The best advice my mother ever gave me

“The best advice my mother ever gave me was, ‘With every kick, you get a boost.’ I had no idea what she was talking about for many years, but now I understand that you learn something important from every setback.” – Lucy, 44, single mum to son, 14.

“The smallest steps still get you to the finish line. She’s never been a rusher, my mum.” – Amy, 37, mum of two boys, 7 and 11.


Try this: 10 ways to make today a good day


 

Focus on the ‘what next‘, not the ‘what if’. My mum passed on when my kids were small and not a day goes by when I don’t miss her big time. It’s hard not to think ‘what if’, but I try to take her advice.” – Danni, 33, mum to son, 11 and daughter, 8 and step-mum to daughter, 8.

“Instead of asking ‘why?’ all the time, try asking ‘why not?’– Ann, mum of four, 16, 15, 11 and 9.

Don’t lie to anyone, especially not yourself.” – Rebecca, 44, mum of four

“An early night is always a good idea.” – Sally, mum of three, 15, 14, 11.

On parenting

“Every child is unique, which means you need to be four different parents.” – Rebecca, 44, mum of four

“The best advice my mother ever gave me was, ‘Allow your kids their freedom as soon as they feel ready, not when you do.'” – Anna-Maria, 49, mum of daughter, 17.

“Stop teaching and just watch instead.” – Delphine, 39, mum of three boys, 11, 9 and 4.

The best parenting advice my mother gave me

“Widen your circle as big as you can – your friends, your routine, your world. It takes many different perspectives to raise a whole child.” – Abby, 36, mum of two sons, 9 and 8.

More doing, less thinking.” – Raelene, 38, mum of daughter, 17 and son, 11.

“Try saying, “I don’t know, what do you think?” to your kids more often.” – Lisa, mum of two daughters, 18 and 13, and three sons, 16, 15 and 9.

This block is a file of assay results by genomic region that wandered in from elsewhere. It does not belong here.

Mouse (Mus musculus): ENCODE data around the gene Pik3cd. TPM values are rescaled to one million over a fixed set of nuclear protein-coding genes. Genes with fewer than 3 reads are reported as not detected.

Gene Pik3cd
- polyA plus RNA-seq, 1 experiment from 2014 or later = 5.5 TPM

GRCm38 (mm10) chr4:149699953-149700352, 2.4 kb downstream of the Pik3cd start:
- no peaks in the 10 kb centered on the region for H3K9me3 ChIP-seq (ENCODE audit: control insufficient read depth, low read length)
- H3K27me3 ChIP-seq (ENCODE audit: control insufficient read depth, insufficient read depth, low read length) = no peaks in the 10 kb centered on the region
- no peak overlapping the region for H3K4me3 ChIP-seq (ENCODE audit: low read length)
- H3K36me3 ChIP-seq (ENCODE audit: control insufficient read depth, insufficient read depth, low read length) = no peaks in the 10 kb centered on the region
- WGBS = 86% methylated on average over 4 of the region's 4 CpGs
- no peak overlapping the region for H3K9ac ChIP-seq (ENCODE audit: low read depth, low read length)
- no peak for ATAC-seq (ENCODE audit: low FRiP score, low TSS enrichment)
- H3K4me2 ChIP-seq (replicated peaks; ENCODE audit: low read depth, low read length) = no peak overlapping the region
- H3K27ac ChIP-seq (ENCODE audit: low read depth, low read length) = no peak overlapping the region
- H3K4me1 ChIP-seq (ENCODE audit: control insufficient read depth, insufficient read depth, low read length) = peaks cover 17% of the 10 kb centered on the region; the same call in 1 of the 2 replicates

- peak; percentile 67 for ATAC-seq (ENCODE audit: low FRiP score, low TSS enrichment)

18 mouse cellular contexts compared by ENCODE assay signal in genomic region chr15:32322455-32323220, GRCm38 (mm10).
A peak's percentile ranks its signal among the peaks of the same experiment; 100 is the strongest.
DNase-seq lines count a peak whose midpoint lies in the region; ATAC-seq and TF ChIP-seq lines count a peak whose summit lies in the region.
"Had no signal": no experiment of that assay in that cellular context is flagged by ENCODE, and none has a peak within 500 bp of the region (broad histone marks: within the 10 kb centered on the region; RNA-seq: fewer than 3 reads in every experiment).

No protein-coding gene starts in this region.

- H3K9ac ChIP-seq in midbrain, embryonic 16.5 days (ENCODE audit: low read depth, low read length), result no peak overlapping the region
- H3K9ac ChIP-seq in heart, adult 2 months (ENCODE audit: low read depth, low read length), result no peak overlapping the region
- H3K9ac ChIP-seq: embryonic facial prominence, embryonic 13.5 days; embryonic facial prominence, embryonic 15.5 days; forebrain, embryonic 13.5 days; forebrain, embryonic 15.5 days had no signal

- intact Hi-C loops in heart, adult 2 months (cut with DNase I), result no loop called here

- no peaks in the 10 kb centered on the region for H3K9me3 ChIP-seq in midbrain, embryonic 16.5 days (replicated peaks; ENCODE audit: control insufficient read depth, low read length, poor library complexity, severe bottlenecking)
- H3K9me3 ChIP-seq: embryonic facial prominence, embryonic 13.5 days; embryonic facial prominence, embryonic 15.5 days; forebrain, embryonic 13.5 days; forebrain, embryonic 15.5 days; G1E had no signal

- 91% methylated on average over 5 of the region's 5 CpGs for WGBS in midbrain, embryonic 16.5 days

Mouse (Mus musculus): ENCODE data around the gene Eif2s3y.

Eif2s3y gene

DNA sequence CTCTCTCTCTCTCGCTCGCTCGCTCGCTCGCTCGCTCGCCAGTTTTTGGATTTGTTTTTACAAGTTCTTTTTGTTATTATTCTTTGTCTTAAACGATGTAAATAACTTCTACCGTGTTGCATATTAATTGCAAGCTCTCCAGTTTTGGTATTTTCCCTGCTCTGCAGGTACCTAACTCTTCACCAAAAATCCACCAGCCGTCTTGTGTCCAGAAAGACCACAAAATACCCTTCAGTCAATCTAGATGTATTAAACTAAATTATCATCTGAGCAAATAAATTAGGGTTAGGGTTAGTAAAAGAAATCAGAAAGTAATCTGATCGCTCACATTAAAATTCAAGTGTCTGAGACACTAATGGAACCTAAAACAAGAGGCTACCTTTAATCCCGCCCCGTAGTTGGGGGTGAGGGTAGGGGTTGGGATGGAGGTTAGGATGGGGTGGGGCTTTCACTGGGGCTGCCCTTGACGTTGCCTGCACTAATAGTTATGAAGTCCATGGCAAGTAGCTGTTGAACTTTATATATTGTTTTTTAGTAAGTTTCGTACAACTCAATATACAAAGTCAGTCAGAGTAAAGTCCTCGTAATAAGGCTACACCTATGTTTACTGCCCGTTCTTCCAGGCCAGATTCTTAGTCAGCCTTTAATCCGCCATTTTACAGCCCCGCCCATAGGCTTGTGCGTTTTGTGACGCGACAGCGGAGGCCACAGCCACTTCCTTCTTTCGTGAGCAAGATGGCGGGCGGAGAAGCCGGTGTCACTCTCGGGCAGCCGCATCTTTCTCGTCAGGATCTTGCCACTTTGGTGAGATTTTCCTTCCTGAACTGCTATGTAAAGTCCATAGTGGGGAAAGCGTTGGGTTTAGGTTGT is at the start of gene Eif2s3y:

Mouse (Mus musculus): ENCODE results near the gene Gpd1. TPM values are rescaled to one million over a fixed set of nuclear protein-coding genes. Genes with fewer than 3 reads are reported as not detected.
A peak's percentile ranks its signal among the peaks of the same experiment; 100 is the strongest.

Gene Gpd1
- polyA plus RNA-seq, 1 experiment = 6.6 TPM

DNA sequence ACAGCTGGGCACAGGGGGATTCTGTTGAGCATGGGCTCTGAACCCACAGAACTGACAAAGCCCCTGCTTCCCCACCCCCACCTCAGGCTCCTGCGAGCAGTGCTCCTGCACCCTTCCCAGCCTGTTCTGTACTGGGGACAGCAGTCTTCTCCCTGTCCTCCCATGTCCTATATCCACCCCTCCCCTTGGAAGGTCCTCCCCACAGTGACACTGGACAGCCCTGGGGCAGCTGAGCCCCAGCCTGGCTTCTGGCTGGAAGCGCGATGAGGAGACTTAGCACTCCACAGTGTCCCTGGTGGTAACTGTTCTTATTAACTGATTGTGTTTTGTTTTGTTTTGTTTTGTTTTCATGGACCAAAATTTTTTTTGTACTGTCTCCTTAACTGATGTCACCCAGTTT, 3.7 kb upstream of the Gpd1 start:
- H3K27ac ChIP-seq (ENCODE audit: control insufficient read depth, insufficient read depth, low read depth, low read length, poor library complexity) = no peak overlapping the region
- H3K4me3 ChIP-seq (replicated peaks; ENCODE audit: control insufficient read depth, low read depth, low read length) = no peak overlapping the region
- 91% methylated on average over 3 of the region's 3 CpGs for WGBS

“When my eldest started school, Mum turned to me and said, ‘The golden rule of parenting bigger kids is to praise often, question regularly and criticise never.‘ Which is all well and good, but I remember being criticised all the time, so maybe it’s something she came up with later? LOL.” – Annabella, 44, mum of daugthers, 16, 13, 10.

“You can always start again in the morning.” – Jodi, 31, mum of sons 10 and 8.

What’s the best advice your mother ever gave you?

Feature image by Shari Sirotnak; bed by Alexandra Gorn; sewing and plants by Kelly Sikkema

Written by Bron Maxabella

Bron is the founder of Mumlyfe and is so happy to welcome you here. Bron has been writing in the Australian parenting space as Maxabella for more than seven years and is mum to three mostly happy kids and wife to one mostly happy husband. Mostly happy is a win, right?

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1 Comment

  1. Erin

    Regards children, Mum said to always ask yourself this, “Will ‘this’ really be important the day your child walks down the aisle on their Wedding Day?
    This as in – what age they are toilet trained, what age they talk, whether their bed isn’t quite smoothed out, etc etc. Sure has saved me alot of grief by putting the small and larger stuff into perspective.

    Reply